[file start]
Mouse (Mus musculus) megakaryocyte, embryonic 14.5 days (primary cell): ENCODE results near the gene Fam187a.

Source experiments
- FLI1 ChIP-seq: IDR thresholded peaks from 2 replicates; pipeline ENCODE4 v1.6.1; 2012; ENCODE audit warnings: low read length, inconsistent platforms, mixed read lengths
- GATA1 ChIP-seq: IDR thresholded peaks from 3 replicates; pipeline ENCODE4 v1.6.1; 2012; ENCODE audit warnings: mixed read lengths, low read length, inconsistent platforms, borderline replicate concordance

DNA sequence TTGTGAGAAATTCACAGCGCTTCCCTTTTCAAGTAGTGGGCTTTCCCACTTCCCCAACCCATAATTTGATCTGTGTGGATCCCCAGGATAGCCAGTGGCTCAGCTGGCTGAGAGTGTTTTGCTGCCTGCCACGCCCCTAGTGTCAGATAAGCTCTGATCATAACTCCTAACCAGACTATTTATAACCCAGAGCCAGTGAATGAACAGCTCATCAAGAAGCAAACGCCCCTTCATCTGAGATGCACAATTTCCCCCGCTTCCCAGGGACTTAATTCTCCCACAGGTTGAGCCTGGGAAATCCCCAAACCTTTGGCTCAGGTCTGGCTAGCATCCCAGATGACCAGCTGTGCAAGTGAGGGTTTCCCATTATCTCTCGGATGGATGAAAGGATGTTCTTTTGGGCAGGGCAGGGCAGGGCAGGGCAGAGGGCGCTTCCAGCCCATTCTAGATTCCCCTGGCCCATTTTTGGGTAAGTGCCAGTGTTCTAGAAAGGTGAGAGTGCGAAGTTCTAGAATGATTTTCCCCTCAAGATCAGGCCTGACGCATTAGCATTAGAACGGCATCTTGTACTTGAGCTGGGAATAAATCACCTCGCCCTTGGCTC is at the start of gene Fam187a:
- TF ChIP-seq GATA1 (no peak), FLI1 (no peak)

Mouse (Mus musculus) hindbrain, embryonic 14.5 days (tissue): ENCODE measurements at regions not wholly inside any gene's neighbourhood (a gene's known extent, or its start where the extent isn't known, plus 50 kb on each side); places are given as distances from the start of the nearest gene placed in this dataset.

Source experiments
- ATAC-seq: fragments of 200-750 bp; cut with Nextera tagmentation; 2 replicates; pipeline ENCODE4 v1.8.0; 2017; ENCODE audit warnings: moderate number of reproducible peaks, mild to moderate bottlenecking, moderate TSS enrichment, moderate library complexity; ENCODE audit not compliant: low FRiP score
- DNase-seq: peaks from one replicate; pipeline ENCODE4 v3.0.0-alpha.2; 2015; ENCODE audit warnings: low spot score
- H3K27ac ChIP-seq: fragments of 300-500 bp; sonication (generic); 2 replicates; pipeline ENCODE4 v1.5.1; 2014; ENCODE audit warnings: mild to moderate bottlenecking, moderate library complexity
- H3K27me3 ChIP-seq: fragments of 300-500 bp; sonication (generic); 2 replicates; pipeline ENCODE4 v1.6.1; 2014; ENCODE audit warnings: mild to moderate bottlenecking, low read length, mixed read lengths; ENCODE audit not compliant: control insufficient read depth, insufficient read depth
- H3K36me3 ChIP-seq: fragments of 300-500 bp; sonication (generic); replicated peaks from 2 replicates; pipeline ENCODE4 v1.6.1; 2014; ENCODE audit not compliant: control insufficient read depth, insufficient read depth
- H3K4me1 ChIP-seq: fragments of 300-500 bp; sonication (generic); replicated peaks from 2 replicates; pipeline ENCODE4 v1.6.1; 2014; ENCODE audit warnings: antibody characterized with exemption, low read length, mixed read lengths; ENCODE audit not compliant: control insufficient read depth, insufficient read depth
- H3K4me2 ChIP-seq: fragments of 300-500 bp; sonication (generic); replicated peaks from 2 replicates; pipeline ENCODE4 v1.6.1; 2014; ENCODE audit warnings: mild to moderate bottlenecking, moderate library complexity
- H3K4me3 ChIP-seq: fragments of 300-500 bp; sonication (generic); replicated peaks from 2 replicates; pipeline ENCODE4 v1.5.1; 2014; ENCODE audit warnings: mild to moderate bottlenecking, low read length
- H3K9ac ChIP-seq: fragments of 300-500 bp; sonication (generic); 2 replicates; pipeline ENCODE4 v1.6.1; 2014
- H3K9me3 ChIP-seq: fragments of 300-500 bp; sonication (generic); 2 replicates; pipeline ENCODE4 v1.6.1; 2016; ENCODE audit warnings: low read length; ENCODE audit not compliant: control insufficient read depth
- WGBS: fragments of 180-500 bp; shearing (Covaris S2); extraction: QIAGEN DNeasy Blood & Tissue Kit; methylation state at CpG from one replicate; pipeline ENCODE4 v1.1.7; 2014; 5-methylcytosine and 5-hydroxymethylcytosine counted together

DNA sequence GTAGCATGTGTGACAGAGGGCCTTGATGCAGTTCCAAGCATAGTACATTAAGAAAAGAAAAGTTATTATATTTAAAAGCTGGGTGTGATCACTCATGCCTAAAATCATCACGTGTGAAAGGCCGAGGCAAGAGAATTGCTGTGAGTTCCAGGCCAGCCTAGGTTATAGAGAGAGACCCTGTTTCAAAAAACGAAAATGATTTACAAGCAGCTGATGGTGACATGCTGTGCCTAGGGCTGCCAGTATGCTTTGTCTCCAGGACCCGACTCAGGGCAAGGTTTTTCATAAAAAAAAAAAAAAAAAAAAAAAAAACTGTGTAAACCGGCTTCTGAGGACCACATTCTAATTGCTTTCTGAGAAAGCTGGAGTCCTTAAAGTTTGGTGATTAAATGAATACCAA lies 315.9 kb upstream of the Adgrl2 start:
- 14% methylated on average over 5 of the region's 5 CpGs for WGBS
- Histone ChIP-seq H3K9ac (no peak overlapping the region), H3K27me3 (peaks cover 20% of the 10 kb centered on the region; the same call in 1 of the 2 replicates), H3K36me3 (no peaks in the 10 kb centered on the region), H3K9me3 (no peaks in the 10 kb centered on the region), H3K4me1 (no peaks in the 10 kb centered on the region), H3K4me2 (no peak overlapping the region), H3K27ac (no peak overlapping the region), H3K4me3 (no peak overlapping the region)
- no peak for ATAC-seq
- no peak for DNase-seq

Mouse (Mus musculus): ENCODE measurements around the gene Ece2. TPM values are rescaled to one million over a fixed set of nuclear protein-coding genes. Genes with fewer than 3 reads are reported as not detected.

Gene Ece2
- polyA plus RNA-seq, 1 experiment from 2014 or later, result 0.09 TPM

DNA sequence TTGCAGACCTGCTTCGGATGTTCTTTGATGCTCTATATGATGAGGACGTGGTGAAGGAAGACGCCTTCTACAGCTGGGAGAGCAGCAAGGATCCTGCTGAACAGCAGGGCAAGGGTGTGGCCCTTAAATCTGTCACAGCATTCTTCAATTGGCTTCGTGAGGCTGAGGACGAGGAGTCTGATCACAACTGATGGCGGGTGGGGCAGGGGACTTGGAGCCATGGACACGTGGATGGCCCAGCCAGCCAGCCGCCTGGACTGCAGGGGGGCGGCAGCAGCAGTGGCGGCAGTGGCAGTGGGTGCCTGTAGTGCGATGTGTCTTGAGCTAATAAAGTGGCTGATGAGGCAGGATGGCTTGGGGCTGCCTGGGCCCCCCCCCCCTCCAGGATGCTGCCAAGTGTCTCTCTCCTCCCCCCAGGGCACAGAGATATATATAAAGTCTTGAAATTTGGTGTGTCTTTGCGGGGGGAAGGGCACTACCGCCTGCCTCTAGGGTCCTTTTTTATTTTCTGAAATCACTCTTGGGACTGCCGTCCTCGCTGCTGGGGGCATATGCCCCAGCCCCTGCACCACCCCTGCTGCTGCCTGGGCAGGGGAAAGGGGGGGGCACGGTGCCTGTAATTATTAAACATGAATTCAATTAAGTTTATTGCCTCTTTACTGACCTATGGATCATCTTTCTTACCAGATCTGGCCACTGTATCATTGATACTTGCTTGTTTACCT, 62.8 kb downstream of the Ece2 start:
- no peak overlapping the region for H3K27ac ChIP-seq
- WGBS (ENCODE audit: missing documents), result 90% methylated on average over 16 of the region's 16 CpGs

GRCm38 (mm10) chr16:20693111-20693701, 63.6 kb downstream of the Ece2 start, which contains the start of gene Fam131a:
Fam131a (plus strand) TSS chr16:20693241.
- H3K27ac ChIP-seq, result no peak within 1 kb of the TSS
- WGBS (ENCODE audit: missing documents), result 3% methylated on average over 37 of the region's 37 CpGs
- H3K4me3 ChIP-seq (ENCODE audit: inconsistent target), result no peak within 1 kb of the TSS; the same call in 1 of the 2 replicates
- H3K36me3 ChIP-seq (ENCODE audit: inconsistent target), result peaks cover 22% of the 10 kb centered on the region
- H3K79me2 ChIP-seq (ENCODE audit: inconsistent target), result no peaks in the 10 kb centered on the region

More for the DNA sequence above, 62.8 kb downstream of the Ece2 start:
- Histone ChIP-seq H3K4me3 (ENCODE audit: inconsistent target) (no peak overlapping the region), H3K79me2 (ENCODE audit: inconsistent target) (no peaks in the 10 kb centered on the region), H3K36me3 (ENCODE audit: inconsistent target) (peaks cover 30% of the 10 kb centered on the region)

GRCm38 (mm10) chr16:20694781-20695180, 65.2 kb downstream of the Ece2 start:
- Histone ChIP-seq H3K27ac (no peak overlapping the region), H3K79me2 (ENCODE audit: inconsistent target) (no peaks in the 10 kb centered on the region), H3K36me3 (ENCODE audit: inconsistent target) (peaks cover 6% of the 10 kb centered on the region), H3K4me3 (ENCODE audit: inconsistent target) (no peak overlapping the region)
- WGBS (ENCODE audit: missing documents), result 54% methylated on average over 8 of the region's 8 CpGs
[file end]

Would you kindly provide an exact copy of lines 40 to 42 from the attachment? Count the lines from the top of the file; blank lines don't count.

GRCm38 (mm10) chr16:20694781-20695180, 65.2 kb downstream of the Ece2 start:
- Histone ChIP-seq H3K27ac (no peak overlapping the region), H3K79me2 (ENCODE audit: inconsistent target) (no peaks in the 10 kb centered on the region), H3K36me3 (ENCODE audit: inconsistent target) (peaks cover 6% of the 10 kb centered on the region), H3K4me3 (ENCODE audit: inconsistent target) (no peak overlapping the region)
- WGBS (ENCODE audit: missing documents), result 54% methylated on average over 8 of the region's 8 CpGs